Blue Monday: Five self-care life-hacks to get you through the day

Blue Monday is known as a time when we experience low mood after the festive season. So, what exactly, can we do to overcome such feelings?

Image Credit: Unsplash/Thought Catalog

As a fortysomething who grew up in the 1980s, to me, Blue Monday, is a sublime song that was released by the band New Order in 1983; with two remixes in 1988 and 1995, including several cover versions since.  However, after reading a magazine article in 2018, I realised how wrong I was, and that Blue Monday refers to something else entirely.

Collins Dictionary defines it as ‘a Monday regarded as a depressing workday in contrast to the pleasant relaxation of the weekend’.  In the UK and other countries in the Northern Hemisphere, it falls on the third Monday in January – this year on the 17th.  

Typically, it’s known as a time when we experience low mood after the festive season. Our finances having dwindled after splurging on gifts for our loved ones; there’s the excessive eating and drinking; the resolutions that were made on New Year’s Eve have fallen by the wayside… and the next bank holiday Monday just seems such a long way off.  

So, what exactly, can we do to overcome such feelings?  Here are five suggestions to help you to ‘adult’ on the day and beyond:

Be kind to yourself:

I love journaling, and in recent years, I have kept a gratitude diary.  Simply recording in a notebook, three things per day, that I was grateful for, and paying myself at least one compliment.  By being kind to ourselves, helps us being kind towards others.  I find that having a safe space in which to write, helps me to keep my emotions in check and enables me to be mindful.  You may have some notebooks lying around that aren’t being used for your studies or perhaps you could use your mobile phone, tablet or laptop.  Whatever method you choose, I hope you enjoy the journey channelling your innermost feelings.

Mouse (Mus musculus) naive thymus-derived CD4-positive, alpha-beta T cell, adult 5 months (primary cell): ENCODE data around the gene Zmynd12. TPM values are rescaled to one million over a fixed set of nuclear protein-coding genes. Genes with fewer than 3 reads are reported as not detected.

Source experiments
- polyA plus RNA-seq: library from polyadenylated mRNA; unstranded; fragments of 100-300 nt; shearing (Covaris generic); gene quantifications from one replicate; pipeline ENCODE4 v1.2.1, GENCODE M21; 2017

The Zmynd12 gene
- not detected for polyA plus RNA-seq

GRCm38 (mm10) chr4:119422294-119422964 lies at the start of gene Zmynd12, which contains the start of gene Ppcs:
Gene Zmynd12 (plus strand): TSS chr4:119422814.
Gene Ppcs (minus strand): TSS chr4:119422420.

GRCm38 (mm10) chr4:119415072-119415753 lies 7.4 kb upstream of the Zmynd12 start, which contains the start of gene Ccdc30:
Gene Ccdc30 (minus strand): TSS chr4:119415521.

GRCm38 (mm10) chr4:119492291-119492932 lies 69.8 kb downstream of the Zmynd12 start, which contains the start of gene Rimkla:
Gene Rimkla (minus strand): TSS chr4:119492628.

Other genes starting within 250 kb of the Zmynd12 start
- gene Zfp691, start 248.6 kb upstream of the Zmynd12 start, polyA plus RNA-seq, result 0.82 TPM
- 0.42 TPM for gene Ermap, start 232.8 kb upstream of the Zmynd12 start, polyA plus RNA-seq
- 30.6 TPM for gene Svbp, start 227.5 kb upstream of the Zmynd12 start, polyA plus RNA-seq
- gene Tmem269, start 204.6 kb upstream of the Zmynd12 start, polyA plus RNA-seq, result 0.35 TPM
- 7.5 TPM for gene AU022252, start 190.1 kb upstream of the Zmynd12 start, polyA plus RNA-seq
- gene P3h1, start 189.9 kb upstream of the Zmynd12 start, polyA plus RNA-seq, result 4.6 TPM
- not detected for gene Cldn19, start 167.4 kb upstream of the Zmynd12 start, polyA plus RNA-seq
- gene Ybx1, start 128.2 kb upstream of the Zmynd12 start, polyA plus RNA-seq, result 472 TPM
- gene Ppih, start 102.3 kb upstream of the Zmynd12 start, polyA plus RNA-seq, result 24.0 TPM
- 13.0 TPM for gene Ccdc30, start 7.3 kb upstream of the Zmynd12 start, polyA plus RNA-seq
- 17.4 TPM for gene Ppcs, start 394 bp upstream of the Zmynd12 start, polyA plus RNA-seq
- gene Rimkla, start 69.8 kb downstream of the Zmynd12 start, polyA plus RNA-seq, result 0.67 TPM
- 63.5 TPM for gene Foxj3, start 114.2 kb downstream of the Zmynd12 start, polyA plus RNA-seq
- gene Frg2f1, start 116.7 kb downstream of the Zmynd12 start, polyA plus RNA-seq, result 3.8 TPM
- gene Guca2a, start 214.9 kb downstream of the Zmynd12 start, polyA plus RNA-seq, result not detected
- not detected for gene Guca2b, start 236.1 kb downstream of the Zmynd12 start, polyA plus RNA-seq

Guilt-free me-time:

Whether you are new to the Open University, or are a seasoned student, it is so important to unwind from your studies.In between assignments, I am a serious procrastinator, or if you prefer, a sofa- spud.  When my head isn’t buried in module books or set texts, I will be binge-watching my favourite dramas on BBC iPlayer or comedy box-sets on Netflix.  

Your Guilt-Free Me-Time may include setting aside some time each day to read or listen to the latest novel by your favourite author; your favourite podcasts or listening to music on your favourite radio station or streaming service.  Relaxation is the ultimate goal here.  

Image credit: Unsplash

Pamper yourself:

If like me, you have received an abundance of Christmas gifts in the shape of toiletries from friends and family, then make it your mission to use them.  Self-care often disappears when we are feeling low, and it can feel a monumental struggle to run ourselves a shower or bath.  However, factoring in a pamper night or two during the week, loaded with our favourite bath bombs or fizzers, exfoliators and moisturisers, goes a long way towards promoting our emotional well-being.  And for a total unwinding and recharging session, why not take time out from social media as well?

Learn something new: